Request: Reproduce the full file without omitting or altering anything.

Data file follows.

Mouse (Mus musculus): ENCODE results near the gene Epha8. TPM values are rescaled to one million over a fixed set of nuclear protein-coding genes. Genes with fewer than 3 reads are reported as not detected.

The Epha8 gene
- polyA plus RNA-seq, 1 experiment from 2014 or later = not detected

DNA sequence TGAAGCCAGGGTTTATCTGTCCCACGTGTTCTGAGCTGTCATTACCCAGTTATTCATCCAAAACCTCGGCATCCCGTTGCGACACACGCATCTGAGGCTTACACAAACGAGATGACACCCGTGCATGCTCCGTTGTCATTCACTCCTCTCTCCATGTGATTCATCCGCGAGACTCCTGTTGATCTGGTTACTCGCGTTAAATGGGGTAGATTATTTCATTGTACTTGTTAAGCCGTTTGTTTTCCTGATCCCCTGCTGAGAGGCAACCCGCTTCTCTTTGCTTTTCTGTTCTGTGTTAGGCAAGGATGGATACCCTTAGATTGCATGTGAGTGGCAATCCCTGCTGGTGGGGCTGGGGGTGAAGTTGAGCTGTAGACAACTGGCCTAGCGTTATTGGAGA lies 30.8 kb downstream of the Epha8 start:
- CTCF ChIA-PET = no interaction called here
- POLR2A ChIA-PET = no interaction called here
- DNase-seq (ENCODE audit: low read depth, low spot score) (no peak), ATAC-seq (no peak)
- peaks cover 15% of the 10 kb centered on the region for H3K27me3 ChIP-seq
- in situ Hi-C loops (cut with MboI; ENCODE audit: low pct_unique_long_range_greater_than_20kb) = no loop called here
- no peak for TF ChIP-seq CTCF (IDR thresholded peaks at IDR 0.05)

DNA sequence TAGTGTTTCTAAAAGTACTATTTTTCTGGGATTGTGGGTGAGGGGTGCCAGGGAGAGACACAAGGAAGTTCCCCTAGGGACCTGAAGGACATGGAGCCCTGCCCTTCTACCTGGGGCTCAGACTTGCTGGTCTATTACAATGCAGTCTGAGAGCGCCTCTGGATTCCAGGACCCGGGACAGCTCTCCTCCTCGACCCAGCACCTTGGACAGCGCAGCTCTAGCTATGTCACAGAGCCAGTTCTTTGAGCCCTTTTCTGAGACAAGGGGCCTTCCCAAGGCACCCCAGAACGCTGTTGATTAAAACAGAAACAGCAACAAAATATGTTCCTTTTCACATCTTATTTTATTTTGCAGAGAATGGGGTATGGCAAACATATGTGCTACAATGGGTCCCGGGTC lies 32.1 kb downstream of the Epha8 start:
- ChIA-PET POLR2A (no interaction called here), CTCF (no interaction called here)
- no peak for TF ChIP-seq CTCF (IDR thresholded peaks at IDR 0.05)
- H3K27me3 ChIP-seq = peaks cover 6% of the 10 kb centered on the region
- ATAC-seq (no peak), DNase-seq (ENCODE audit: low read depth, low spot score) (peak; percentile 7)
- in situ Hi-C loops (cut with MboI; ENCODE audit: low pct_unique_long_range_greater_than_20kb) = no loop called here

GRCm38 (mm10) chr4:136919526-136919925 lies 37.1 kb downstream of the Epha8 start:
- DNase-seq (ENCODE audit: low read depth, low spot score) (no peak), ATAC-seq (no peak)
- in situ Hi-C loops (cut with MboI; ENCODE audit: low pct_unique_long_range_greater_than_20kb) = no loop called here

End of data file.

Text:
Mouse (Mus musculus): ENCODE results near the gene Epha8. TPM values are rescaled to one million over a fixed set of nuclear protein-coding genes. Genes with fewer than 3 reads are reported as not detected.

The Epha8 gene
- polyA plus RNA-seq, 1 experiment from 2014 or later = not detected

DNA sequence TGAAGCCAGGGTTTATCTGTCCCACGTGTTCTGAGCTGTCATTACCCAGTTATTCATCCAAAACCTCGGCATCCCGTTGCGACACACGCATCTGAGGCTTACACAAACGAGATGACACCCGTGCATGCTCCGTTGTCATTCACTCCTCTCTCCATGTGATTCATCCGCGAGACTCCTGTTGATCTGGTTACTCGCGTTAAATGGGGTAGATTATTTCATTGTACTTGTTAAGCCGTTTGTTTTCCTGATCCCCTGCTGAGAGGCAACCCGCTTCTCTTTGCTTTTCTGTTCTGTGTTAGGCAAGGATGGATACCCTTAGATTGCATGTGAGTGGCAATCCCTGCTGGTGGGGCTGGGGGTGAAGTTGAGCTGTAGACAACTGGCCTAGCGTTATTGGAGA lies 30.8 kb downstream of the Epha8 start:
- CTCF ChIA-PET = no interaction called here
- POLR2A ChIA-PET = no interaction called here
- DNase-seq (ENCODE audit: low read depth, low spot score) (no peak), ATAC-seq (no peak)
- peaks cover 15% of the 10 kb centered on the region for H3K27me3 ChIP-seq
- in situ Hi-C loops (cut with MboI; ENCODE audit: low pct_unique_long_range_greater_than_20kb) = no loop called here
- no peak for TF ChIP-seq CTCF (IDR thresholded peaks at IDR 0.05)

DNA sequence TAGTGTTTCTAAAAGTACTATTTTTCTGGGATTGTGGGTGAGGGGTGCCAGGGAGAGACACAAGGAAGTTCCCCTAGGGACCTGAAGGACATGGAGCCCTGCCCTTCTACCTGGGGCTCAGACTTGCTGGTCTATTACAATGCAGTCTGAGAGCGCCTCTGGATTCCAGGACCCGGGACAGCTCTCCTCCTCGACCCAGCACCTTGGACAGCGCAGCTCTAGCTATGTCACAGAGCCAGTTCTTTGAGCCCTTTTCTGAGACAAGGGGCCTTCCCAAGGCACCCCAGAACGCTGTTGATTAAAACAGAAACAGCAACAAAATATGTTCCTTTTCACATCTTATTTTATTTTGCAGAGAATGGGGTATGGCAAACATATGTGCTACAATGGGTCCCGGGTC lies 32.1 kb downstream of the Epha8 start:
- ChIA-PET POLR2A (no interaction called here), CTCF (no interaction called here)
- no peak for TF ChIP-seq CTCF (IDR thresholded peaks at IDR 0.05)
- H3K27me3 ChIP-seq = peaks cover 6% of the 10 kb centered on the region
- ATAC-seq (no peak), DNase-seq (ENCODE audit: low read depth, low spot score) (peak; percentile 7)
- in situ Hi-C loops (cut with MboI; ENCODE audit: low pct_unique_long_range_greater_than_20kb) = no loop called here

GRCm38 (mm10) chr4:136919526-136919925 lies 37.1 kb downstream of the Epha8 start:
- DNase-seq (ENCODE audit: low read depth, low spot score) (no peak), ATAC-seq (no peak)
- in situ Hi-C loops (cut with MboI; ENCODE audit: low pct_unique_long_range_greater_than_20kb) = no loop called here